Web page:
Updated Sept. 8, 2023
Ibuki soba buckwheat noodles (伊吹そば) is a local specialty unique to Maibara, Shiga Prefecture, Japan. It has been cultivated for about 900 years near the western slope of Mt. Ibuki, Shiga’s highest mountain on the border with Gifu Prefecture.
In Japanese, you may hear the word zairai (在来) or zairaishu (在来種) which means “native,” as in “Zairaishu Ibuki soba” or “Ibuki zairai soba.” It refers to soba buckwheat native to Ibuki.
- Uniqueness of Ibuki soba
- Soba as health food
- Ibuki soba restaurants
- Ibuki soba history
- Ibuki side trips
Compared to other buckwheat in Japan (especially Nagano Prefecture, famous for soba), Ibuki soba buckwheat has three unique qualities:
- The buckwheat’s hull has a distinct aroma.
- The dehulled buckwheat grain is smaller (4.5mm diameter or less) than other buckwheat. Therefore, when it’s ground into buckwheat flour, the flour contains more of the grain’s hull than the grain itself. Since the hull is pleasantly aromatic, the flour and noodles have a stronger aroma.
- The flour and noodles have a light green color due to the grain’s dehulled color.
Ibuki soba seeds are planted in mid-August. By mid-September, soba flowers bloom in white. It’s a pretty sight with Mt. Ibuki in the background (top photo). Weeds are removed regularly. In late October when the white flowers wilt and the soba grains under the wilted flowers become black, the crop is harvested with a combine harvest machine driven by the farmer.
The harvested soba grains are then dried and packed in bags. As long as more than 70 percent of the grains are 4.5 mm or smaller in diameter, the bag of soba grain can be labeled Ibuki Zairai Soba.
Since Ibuki soba grains are smaller, the volume of harvests is smaller than the harvests of common buckwheat developed to have a larger grain through selective breeding (改良種). Ibuki soba therefore cannot be produced in large quantities like other buckwheat. The emphasis is therefore on quality rather than quantity.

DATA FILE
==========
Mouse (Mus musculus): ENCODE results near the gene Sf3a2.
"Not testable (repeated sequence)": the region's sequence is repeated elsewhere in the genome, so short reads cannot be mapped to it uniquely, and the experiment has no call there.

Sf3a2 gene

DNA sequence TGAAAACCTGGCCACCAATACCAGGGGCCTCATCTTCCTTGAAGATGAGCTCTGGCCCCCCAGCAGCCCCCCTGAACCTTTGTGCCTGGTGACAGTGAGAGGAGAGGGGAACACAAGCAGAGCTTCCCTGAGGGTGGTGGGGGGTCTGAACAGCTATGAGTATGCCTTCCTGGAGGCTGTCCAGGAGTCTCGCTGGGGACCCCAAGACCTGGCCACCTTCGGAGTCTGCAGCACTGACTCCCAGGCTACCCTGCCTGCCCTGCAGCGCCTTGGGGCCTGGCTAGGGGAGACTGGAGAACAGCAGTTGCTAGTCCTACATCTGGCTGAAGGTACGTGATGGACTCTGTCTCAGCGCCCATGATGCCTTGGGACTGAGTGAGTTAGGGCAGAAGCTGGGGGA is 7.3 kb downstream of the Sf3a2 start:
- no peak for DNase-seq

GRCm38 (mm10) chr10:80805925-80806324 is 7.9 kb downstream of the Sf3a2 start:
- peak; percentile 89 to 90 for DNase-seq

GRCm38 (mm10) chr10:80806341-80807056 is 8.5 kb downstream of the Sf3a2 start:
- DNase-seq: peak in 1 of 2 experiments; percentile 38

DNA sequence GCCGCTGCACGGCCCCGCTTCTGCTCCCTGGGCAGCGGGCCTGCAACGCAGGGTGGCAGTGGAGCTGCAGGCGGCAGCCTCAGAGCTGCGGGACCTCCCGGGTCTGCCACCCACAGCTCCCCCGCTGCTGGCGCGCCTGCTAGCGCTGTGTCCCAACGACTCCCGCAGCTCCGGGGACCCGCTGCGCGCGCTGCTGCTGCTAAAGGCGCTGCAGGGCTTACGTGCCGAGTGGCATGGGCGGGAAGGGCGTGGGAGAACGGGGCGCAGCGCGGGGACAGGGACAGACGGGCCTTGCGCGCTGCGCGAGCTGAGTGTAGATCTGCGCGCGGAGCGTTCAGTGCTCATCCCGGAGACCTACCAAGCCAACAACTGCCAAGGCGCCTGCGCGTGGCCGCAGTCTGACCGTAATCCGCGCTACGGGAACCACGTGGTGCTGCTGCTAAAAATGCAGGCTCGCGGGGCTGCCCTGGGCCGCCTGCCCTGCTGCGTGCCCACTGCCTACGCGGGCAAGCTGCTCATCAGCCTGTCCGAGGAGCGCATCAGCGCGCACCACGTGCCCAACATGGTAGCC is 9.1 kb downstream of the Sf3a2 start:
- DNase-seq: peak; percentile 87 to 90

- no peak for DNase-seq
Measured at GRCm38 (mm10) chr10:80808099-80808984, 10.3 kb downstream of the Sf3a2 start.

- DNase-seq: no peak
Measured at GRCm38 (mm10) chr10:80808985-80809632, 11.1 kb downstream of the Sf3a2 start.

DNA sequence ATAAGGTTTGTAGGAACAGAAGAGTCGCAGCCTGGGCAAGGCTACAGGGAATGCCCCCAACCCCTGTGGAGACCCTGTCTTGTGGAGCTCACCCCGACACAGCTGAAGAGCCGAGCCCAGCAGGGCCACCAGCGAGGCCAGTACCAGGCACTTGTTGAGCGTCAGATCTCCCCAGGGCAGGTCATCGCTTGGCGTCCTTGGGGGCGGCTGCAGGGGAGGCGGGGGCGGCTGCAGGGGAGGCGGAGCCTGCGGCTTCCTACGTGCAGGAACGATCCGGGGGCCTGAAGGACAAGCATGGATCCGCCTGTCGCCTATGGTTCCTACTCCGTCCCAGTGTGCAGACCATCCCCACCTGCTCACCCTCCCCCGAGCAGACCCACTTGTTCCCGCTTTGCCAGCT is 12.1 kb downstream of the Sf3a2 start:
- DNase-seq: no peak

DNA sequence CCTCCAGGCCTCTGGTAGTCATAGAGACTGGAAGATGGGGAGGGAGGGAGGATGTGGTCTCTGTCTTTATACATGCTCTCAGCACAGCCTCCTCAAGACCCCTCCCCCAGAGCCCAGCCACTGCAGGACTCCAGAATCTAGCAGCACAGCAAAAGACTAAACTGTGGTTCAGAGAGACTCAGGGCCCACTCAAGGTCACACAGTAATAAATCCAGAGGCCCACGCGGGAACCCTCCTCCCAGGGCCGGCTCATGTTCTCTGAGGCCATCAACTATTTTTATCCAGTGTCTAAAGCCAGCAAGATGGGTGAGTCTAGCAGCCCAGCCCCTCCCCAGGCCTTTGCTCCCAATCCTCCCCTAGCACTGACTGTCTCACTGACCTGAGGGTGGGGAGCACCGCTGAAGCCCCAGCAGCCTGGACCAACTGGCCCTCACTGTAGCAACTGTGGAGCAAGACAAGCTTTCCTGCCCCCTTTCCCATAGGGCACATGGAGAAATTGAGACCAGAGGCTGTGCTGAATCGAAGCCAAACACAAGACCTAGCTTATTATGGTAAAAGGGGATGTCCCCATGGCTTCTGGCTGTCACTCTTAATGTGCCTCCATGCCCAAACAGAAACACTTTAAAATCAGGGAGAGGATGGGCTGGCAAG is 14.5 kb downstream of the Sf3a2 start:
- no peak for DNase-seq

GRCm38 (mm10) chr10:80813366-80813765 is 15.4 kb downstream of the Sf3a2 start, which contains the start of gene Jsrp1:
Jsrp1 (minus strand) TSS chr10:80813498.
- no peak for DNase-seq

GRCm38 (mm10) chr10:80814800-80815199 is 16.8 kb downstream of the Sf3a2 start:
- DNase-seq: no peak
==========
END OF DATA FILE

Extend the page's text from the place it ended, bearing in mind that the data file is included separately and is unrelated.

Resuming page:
Ibuki soba: health food
Ibuki soba is also a health food containing essential amino acids, antioxidants, plant protein, fiber, important minerals like manganese, vitamins like thiamin, and less calories (low fat) to boot. It benefits your blood sugar and heart, reduces inflammation, and works against cancer. It’s also gluten-free and unrelated to wheat despite the name “buckwheat.”
Buckwheat is actually a flowering plant and does not belong to the grass family like wheat. So it’s great for vegetarians who need protein and people with gluten intolerance or celiac disease.
However, note that typical soba noodles contain a substantial portion of wheat flour. If you’re gluten intolerant, you need to check or ask if it contains any wheat flour (komugi-ko 小麦粉). Packaged soba noodles will list the ingredients on the packaging.
The good news is that Ibuki soba noodles are made of 100 percent Ibuki soba buckwheat (and natural spring water containing minerals) with no wheat flour, salt, etc., added. This is a major selling point. With such purity, Ibuki soba maximizes its health benefits.
This soba purity also explains the higher prices of Ibuki soba compared to common soba noodles. Typical soba noodles served in restaurants and packaged soba noodles sold in supermarkets are cheap (few hundred yen) because they usually contain wheat flour. Not so with Ibuki soba. You get what you pay for, and the higher price (at least ¥1000/serving) is worth it.